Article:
This same reviewer dislikes Callie barfing when she's frightened, then calls Callie a nauseating Southern belle.  The review closes with Get rid of Jane and the other problems in these books, and I might/could read another Callie Parrish mystery. 

How do I deal with a review like that?  Do I even want this person to read another Callie Parrish mystery?  I remember that I'm a professional and a lady.  I imagine myself purchasing  expensive linen stationery and responding through the mail in my finest cursive handwriting.  I've gone to great effort to locate the perfect clipart of that reply and you are welcomed to mentally mail this to anyone who deserves it.  Do remember that the message on this clip is directed ONLY to the above reviewer and not to other reviewers nor to SleuthSayer writers or readers.  Please scroll down to see that perfect clip.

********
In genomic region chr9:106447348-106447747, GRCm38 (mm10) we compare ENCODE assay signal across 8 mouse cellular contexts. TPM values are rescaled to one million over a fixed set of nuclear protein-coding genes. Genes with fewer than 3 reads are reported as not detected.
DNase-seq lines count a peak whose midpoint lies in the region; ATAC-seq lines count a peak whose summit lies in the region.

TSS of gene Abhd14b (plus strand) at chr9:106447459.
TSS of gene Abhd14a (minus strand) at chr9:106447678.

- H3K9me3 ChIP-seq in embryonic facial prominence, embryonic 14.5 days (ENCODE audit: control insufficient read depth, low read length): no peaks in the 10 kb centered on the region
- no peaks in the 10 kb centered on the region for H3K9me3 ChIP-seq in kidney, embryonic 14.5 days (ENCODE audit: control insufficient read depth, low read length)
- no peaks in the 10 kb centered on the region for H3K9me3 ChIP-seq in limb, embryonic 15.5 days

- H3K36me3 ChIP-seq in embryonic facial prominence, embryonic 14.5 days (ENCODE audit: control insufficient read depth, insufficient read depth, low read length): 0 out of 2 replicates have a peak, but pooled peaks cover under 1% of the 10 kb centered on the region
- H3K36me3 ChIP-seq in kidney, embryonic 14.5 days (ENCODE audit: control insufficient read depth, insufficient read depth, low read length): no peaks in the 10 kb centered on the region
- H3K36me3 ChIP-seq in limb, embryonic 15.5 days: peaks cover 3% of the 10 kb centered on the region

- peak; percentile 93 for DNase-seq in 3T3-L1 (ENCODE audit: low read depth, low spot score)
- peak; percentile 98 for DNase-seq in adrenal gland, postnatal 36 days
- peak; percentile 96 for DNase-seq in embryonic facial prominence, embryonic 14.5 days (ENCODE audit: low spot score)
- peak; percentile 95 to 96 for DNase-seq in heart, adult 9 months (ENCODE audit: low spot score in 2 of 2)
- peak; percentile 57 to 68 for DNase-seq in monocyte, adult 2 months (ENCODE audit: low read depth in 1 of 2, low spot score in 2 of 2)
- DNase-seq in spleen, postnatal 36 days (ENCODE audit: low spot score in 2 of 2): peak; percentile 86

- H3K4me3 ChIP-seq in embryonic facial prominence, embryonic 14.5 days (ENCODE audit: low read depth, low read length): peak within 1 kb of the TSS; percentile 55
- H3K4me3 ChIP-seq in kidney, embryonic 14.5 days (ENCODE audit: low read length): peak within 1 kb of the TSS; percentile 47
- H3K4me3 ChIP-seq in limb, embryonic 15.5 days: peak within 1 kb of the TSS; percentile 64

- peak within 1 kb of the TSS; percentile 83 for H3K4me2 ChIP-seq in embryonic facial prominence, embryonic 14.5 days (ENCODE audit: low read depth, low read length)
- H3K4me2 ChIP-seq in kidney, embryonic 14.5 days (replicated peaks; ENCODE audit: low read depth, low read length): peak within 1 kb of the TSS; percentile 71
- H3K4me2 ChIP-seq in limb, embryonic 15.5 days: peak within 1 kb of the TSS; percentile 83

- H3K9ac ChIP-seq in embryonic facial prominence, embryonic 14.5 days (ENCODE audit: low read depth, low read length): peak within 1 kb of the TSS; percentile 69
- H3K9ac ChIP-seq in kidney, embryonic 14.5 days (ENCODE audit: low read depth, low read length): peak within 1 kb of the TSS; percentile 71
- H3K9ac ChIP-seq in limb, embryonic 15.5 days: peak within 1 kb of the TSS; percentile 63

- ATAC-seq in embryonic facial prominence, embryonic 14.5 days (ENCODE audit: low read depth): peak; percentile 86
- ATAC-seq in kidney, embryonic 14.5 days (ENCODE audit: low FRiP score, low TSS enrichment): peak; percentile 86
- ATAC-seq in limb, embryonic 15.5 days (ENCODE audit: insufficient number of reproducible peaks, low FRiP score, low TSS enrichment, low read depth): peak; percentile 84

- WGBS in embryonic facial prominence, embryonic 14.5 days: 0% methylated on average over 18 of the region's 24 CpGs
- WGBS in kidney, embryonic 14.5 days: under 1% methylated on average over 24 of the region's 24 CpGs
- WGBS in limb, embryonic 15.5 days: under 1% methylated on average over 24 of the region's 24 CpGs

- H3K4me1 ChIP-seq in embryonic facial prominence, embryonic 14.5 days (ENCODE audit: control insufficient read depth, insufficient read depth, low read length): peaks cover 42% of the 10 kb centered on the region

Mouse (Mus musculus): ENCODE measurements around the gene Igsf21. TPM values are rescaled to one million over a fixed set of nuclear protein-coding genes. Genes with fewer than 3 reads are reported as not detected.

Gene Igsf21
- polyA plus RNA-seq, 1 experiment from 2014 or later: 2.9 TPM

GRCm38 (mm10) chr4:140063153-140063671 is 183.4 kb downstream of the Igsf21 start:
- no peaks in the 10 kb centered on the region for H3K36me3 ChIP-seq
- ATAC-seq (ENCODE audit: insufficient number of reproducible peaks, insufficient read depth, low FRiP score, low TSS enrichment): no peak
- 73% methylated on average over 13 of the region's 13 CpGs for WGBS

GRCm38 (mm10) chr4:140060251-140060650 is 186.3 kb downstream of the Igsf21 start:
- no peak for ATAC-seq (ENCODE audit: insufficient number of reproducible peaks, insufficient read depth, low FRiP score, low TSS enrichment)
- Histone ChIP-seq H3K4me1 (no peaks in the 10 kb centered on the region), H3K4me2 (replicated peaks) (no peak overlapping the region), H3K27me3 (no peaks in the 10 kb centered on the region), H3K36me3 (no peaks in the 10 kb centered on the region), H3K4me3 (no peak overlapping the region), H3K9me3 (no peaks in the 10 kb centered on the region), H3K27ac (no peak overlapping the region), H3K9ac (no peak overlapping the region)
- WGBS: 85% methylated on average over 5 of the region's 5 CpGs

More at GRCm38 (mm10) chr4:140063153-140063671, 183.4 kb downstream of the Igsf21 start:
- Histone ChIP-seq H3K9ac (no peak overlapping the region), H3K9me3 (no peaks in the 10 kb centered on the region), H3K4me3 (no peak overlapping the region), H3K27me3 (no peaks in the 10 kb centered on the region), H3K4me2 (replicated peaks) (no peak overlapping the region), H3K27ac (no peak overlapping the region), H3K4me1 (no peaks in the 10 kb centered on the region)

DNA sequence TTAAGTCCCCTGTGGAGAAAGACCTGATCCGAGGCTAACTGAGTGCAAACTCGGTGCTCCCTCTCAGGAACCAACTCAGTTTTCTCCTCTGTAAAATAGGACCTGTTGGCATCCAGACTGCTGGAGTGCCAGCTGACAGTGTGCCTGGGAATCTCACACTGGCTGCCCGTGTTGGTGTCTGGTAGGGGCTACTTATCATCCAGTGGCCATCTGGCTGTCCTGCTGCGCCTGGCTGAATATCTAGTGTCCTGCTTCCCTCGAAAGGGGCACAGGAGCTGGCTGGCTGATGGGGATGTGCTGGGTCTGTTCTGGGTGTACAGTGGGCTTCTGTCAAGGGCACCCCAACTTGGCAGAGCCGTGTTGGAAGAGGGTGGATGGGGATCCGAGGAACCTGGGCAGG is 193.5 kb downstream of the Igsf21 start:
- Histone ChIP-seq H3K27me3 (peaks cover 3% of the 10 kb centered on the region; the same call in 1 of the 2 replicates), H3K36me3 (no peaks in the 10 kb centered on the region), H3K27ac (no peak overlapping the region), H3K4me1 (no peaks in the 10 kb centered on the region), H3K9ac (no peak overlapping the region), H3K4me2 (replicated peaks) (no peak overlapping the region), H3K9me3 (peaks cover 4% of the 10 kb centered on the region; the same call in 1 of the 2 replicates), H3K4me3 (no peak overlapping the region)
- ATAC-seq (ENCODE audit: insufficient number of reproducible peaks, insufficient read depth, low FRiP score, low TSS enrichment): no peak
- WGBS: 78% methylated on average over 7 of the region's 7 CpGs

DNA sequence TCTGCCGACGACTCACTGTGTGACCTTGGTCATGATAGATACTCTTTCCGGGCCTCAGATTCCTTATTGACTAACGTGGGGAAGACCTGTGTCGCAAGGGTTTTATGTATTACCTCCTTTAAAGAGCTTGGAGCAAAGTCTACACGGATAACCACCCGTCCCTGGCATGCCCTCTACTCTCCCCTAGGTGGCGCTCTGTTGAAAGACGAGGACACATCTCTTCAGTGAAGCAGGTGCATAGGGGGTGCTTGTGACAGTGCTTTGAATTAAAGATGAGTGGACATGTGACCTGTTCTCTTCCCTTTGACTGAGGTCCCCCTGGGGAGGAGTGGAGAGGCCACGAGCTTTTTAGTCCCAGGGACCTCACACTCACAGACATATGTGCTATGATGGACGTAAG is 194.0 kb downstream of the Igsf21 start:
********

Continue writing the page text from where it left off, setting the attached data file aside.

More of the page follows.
Keep scrolling.

Keep scrolling.

Just a little more.

'Don't give up.

Keep scrolling.

Here it is:

10 comments:

Janice said...

A wonderful rejection of the rejection/ bad review letter but not worth the energy. I used to tell my students who wanted to write that the first order of business was growing a skin about an inch thick!

I recently discovered Good Reads but I am resolving not to read the reviews.

David Dean said...

Coincidently Fran, my post tomorrow is about unpublished stories--you may be comforted to know that I have more than one.

As to those "so-called" reviews--they're not, reviews that is. If there's one thing the internet has proven, it is that there are many nasty, mean-spirited and envious people out there waiting to pounce. It wouldn't matter what you wrote. Tolstoy would receive the same treatment were he to enter the arena today.

And for the record, I've read the third of the Callie Parrish series (and intend to read more) and it was delightfully written and wonderfully human in it's tone; well worth reading. That's my review.